Even as motorcycle registrations have doubled, fatalities have decreased in recent years. While the Star Tribune and others continue to focus on safer crashing, ABATE will do all we can to promote safer driving and riding. The best crash is the one that never happens.
MARK BACKLUND, STATE COORDINATOR, ABATE OF MINNESOTA
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The Catholic Church, my church for 72 years, has at times lost its way and gotten lost for a while. Faith tells me all will eventually turn out OK. We Christians laugh and say God writes straight with crooked lines. Even so, I was saddened and disappointed to read that Archbishop John Nienstedt has withdrawn recognition of the union representing workers at the archdiocesan publication the Catholic Spirit ("Archdiocese dissolves union at Spirit newspaper," June 16).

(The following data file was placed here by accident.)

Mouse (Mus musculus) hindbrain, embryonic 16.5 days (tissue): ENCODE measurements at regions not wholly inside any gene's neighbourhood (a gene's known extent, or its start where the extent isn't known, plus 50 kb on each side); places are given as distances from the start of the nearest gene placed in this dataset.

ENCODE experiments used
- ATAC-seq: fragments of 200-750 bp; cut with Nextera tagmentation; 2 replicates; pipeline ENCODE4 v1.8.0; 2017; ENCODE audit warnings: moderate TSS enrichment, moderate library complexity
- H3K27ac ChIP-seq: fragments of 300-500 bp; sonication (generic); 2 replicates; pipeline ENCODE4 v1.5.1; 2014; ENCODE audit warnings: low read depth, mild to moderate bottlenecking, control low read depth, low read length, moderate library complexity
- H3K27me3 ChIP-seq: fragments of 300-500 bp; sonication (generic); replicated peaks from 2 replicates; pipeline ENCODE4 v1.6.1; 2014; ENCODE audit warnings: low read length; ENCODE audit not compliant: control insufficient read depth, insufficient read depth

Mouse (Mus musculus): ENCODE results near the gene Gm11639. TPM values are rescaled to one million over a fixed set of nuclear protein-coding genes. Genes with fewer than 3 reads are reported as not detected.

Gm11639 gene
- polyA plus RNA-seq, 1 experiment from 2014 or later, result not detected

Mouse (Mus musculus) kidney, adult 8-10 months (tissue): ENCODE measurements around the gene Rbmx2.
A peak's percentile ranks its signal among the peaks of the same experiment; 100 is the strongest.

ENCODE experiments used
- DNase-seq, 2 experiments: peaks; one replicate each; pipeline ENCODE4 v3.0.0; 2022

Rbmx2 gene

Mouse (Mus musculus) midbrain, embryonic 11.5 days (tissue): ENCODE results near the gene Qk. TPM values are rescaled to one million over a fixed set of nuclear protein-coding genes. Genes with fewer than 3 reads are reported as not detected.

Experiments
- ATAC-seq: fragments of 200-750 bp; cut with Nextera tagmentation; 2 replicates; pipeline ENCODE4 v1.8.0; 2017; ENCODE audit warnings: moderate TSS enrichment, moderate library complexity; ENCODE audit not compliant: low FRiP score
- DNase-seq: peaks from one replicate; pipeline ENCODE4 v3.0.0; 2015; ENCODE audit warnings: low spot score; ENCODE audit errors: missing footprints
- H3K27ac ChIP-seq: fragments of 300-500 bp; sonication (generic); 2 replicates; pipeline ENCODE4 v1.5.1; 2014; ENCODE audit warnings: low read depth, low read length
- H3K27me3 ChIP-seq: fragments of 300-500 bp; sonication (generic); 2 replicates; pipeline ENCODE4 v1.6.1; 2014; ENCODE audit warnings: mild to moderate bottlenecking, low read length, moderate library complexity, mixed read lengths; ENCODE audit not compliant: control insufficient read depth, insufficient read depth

Unions, like churches, have checkered histories. But unions have historically been a strong force for economic justice as well as a sign of the dignity of work and workers. While I believe Nienstedt thinks he has legitimate reasons for making this move, I am afraid his action sets a poor precedent and is unwise.
Like every other large institution, the Church needs a strong force to help keep it on the right path. Wisdom, as the archbishop knows, does not reside solely in the clergy. When push comes to shove, those in power -- even well-meaning archbishops -- use their power for their perceived benefit or cause. An individual, standing by herself, has little influence. It is too bad the archbishop does not see the union as his friend, rather than an obstacle to do away with.